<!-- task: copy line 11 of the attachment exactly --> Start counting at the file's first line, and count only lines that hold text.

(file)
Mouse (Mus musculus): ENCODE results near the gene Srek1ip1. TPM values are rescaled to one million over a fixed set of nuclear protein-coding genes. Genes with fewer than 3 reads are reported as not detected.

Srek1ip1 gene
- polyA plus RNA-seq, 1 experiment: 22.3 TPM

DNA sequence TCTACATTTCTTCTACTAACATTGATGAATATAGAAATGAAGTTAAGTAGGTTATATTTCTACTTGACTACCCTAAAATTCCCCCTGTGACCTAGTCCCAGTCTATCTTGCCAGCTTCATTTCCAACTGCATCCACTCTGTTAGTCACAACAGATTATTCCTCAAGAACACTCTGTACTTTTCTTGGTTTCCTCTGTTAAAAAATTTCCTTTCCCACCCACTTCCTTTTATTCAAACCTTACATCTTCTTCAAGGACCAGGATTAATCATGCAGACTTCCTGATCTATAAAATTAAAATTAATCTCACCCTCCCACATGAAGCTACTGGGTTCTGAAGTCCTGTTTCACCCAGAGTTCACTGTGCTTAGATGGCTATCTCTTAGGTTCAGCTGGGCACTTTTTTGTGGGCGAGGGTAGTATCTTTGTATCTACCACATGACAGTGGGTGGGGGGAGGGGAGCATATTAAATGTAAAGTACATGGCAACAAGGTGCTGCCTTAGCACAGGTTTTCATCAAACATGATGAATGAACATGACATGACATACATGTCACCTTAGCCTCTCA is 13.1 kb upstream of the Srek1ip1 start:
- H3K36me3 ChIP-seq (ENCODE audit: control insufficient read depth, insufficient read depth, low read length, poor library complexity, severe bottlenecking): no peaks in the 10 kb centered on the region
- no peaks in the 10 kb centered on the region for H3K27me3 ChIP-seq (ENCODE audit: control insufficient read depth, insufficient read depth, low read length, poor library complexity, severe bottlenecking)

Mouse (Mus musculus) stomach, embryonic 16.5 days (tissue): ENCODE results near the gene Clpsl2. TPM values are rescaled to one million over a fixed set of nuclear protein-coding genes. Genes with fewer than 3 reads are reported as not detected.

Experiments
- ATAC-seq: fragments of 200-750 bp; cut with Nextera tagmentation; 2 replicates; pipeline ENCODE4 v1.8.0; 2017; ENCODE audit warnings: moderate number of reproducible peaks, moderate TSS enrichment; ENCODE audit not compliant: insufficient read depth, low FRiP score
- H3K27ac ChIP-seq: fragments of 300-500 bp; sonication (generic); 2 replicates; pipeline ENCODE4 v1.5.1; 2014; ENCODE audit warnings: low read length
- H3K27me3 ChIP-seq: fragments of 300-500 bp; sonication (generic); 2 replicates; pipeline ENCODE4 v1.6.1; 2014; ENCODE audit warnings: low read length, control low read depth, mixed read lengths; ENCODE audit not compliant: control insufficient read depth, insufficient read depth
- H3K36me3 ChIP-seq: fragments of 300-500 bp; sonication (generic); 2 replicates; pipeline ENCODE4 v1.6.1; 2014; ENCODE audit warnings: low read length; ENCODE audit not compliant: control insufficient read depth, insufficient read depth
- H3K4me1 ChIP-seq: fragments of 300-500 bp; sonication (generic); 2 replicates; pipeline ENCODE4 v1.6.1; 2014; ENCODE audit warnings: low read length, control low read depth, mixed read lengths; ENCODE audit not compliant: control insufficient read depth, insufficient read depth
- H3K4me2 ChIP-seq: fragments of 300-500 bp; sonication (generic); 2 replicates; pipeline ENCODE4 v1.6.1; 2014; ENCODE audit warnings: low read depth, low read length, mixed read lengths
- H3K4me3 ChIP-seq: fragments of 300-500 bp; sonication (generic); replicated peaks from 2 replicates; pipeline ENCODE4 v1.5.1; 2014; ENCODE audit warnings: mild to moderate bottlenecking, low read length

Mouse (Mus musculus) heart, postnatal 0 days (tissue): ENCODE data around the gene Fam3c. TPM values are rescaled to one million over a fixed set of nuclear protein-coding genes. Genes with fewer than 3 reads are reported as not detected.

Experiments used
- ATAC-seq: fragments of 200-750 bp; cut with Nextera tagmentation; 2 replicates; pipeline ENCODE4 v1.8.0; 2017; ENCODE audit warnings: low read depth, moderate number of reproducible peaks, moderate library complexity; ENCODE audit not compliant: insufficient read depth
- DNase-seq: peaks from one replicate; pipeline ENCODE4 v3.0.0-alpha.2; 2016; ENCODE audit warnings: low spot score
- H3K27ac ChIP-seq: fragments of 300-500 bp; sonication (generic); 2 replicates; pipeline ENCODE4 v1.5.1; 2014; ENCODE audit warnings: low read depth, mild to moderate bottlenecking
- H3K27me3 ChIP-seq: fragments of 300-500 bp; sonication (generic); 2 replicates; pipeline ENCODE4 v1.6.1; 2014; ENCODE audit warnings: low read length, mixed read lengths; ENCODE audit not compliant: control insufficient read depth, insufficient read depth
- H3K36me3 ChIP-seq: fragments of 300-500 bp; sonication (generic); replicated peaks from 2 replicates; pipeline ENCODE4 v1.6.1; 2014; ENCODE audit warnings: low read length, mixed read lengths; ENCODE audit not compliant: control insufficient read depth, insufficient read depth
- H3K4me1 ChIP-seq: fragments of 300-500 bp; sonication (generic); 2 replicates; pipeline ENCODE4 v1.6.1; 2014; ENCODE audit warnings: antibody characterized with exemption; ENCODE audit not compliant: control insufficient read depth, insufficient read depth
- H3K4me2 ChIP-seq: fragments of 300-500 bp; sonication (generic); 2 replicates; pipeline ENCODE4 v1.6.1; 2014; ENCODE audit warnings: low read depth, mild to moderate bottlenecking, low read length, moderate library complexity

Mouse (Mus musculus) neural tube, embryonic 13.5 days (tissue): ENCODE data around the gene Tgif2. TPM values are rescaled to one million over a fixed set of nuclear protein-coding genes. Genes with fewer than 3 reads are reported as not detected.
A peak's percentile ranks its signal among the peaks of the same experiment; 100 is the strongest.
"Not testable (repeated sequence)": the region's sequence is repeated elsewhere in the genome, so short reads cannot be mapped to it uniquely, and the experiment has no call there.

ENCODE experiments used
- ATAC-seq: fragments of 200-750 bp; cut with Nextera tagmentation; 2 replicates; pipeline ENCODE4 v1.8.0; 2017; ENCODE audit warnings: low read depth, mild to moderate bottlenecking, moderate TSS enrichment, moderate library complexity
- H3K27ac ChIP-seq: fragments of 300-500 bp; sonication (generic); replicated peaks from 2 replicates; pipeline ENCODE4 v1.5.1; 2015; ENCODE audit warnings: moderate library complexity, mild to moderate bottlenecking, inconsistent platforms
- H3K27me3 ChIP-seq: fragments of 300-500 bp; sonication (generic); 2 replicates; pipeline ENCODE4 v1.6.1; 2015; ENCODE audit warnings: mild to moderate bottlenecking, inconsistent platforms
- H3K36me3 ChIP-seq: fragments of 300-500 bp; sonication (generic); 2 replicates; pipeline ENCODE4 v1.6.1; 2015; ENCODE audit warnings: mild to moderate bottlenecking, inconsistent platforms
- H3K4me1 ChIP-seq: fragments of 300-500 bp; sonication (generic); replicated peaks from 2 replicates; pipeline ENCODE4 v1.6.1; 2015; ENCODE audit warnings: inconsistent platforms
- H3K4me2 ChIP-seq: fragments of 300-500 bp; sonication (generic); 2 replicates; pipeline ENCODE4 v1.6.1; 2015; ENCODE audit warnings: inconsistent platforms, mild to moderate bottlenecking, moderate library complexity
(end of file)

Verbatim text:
- H3K27me3 ChIP-seq: fragments of 300-500 bp; sonication (generic); 2 replicates; pipeline ENCODE4 v1.6.1; 2014; ENCODE audit warnings: low read length, control low read depth, mixed read lengths; ENCODE audit not compliant: control insufficient read depth, insufficient read depth